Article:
Nine out of ten businesses use video conferencing since lockdown

Lister comms survey

More than nine in ten businesses have used video conferences since the introduction of coronavirus restrictions, according to a new survey.

According to Stonehouse-based Lister Communications,  which carried out the survey on the adaptation of workplace communications, Zoom was the overwhelming favourite (and as it happens USA-based Zoom has today revealed that it has seen revenue quadruple in its second quarter).

Lister Communications found 93 per cent of respondents had used video calls since the introduction. Many said they had used multiple platforms including Zoom (83 per cent), Microsoft Teams (65 per cent) and Horizon Collaborate (12 per cent).

Rob-Lister-2-1024×688[4]Managing Director Rob Lister said: “Lockdown has changed what we are doing and what lots and lots of businesses are doing dramatically. The technology has been around for a while but it has been adopted at a rate of knots since the lockdown.”

He continued: “93 per cent is an amazing adoption of this technology. “We may have all tinkered a bit with Facetime and the like before, mainly for family calls, but now it is being used by many people in many businesses.”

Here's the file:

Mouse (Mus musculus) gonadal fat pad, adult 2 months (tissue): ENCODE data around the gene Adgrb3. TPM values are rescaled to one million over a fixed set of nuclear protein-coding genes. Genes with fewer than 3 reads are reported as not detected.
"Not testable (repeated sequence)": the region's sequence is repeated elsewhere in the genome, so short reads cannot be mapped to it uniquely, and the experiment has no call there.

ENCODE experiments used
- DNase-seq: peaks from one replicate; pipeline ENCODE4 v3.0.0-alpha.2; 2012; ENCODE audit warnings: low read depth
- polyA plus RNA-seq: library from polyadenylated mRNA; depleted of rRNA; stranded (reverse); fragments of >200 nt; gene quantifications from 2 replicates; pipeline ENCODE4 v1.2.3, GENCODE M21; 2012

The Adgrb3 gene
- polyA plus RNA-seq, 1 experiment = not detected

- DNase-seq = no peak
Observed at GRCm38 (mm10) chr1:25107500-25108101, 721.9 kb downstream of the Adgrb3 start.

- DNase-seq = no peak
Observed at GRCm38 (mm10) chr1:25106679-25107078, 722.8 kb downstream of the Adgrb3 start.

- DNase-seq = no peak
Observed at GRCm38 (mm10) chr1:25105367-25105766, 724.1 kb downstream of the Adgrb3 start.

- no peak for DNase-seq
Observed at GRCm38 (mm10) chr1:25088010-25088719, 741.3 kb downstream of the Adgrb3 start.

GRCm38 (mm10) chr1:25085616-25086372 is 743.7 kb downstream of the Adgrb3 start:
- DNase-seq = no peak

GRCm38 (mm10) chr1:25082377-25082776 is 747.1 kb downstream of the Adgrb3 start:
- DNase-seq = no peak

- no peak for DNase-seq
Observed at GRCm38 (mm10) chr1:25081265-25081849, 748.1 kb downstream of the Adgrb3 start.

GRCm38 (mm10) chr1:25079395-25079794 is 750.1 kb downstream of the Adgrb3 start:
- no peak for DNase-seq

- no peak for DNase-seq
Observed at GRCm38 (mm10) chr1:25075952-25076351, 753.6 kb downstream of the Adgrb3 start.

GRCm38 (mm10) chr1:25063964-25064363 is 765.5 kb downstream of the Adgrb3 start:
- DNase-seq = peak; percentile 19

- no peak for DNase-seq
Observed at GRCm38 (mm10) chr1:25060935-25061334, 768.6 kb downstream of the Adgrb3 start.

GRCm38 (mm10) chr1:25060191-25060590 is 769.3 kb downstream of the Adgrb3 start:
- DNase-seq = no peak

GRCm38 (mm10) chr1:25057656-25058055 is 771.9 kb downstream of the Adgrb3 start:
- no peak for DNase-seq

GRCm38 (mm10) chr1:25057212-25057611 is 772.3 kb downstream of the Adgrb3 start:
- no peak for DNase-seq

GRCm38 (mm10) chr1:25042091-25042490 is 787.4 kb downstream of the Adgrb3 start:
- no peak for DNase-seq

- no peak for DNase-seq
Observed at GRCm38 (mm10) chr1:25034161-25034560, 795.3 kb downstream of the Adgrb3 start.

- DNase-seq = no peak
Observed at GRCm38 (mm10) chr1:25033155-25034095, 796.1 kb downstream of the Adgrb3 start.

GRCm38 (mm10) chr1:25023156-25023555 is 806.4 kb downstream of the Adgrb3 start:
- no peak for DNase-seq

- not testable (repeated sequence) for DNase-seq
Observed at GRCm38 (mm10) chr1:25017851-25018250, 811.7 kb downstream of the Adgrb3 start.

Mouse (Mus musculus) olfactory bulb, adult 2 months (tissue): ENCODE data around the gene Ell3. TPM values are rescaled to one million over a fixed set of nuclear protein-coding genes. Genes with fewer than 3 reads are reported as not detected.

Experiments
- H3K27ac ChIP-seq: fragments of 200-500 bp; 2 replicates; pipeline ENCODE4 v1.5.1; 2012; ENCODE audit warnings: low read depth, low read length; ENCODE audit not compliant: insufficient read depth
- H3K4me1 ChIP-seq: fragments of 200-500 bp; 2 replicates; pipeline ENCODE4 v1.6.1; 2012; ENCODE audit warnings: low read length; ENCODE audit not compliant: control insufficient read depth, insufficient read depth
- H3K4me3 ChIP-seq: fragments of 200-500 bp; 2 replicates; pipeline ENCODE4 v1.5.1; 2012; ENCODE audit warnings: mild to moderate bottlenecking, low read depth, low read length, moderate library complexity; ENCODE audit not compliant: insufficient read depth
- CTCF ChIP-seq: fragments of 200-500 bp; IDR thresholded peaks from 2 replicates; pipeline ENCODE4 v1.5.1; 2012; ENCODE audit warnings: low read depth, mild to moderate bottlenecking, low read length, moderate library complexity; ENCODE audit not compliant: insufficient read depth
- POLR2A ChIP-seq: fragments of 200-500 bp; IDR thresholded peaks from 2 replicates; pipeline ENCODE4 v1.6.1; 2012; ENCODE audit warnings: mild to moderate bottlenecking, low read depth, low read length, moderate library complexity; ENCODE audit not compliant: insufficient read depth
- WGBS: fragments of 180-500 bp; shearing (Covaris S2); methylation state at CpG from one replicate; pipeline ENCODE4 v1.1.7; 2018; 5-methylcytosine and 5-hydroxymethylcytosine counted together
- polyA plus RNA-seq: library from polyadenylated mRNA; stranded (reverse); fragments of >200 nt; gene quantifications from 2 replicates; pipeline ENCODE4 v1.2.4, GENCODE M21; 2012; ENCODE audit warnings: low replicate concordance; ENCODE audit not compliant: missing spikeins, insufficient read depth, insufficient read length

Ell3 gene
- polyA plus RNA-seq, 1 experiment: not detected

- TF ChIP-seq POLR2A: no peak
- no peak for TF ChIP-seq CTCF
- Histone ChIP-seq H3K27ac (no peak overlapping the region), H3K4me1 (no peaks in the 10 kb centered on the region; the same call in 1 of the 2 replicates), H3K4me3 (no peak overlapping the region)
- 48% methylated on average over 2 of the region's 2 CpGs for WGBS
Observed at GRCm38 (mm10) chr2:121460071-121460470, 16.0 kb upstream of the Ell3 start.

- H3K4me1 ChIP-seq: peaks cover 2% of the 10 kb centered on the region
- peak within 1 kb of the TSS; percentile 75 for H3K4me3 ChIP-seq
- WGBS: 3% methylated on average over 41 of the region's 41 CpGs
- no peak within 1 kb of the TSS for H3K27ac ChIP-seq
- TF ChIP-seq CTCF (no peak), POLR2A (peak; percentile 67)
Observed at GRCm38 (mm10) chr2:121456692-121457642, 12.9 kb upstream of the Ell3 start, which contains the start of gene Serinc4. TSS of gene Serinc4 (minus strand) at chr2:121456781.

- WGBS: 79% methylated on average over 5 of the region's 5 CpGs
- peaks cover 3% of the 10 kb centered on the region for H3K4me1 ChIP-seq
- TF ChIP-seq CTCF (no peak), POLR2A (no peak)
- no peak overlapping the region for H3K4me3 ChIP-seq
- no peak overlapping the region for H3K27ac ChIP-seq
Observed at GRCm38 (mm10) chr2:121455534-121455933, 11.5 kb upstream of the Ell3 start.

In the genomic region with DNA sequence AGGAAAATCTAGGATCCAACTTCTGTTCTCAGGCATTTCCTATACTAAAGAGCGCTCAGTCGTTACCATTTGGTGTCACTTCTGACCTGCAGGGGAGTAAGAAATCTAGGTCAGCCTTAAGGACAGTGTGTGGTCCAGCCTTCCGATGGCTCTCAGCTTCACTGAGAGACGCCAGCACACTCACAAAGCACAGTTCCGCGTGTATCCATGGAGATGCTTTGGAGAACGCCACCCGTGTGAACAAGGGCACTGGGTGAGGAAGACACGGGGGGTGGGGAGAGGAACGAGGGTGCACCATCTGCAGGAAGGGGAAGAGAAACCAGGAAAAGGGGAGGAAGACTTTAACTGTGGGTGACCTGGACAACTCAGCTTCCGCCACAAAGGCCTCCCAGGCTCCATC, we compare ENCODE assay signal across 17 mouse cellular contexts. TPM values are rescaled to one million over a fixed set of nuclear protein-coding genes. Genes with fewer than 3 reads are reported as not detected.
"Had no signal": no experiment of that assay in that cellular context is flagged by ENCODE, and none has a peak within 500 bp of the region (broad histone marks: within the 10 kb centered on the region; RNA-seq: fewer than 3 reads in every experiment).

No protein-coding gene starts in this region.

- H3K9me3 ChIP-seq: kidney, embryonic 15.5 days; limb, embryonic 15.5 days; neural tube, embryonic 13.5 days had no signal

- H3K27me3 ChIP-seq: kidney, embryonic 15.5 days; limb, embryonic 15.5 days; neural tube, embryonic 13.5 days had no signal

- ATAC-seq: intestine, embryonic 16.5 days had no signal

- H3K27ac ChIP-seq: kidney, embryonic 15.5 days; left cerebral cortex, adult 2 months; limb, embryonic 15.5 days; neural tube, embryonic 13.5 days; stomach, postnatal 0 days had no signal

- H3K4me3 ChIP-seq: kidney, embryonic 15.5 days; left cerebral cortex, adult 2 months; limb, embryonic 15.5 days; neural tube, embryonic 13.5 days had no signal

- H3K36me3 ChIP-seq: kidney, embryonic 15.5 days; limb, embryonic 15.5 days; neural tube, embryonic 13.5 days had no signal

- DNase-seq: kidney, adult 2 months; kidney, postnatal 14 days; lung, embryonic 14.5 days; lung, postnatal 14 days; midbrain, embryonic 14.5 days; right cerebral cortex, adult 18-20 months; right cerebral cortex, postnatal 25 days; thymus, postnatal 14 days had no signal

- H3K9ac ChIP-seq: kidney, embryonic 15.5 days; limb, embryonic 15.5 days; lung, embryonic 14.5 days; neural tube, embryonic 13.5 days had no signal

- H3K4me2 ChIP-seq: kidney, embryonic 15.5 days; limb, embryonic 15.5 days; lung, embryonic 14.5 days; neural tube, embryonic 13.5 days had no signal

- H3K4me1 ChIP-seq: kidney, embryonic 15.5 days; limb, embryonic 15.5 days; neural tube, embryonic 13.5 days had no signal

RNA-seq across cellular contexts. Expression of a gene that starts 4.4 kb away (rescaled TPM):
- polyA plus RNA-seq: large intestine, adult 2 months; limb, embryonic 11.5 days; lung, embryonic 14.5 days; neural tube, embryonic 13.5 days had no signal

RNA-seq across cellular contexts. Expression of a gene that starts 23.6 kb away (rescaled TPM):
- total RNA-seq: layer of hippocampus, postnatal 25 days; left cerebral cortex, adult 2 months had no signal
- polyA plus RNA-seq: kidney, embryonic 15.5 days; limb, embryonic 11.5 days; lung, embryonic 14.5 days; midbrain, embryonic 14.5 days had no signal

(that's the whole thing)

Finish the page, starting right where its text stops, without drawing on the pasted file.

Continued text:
Looking to the future, 41 per cent of businesses anticipate no changes to the way they work while 30 per cent are planning to gradually bring all workers back to the office with 30 per cent introducing a mix of office and home work.

While 22 per cent plan to retain some home working for the foreseeable future, five per cent are looking to change some roles to permanently work from home while just three per cent plan to close their office in favour of home working.

Among the other findings of the survey:

  • 35 per cent of respondents did not furlough any staff under the Government’s Job Retention Scheme with 28 per cent placing more than half of their employees on furlough.
  • 41 per cent have moved to a mix of office and home working – with 17 per cent operating as normal.
  • 35 per cent had IT and telecoms in place for home working and another 33 per cent extending easily.
  • 59 per cent felt they either definitely or maybe would need to increase IT and telecoms budgets in the next twelve months to further support flexible working.
  • IT security (33 per cent) was the main technology investment priority, followed by expanding or moving cloud IT services (26 per cent), cloud telephone services and improving internet access for home workers (both 24 per cent).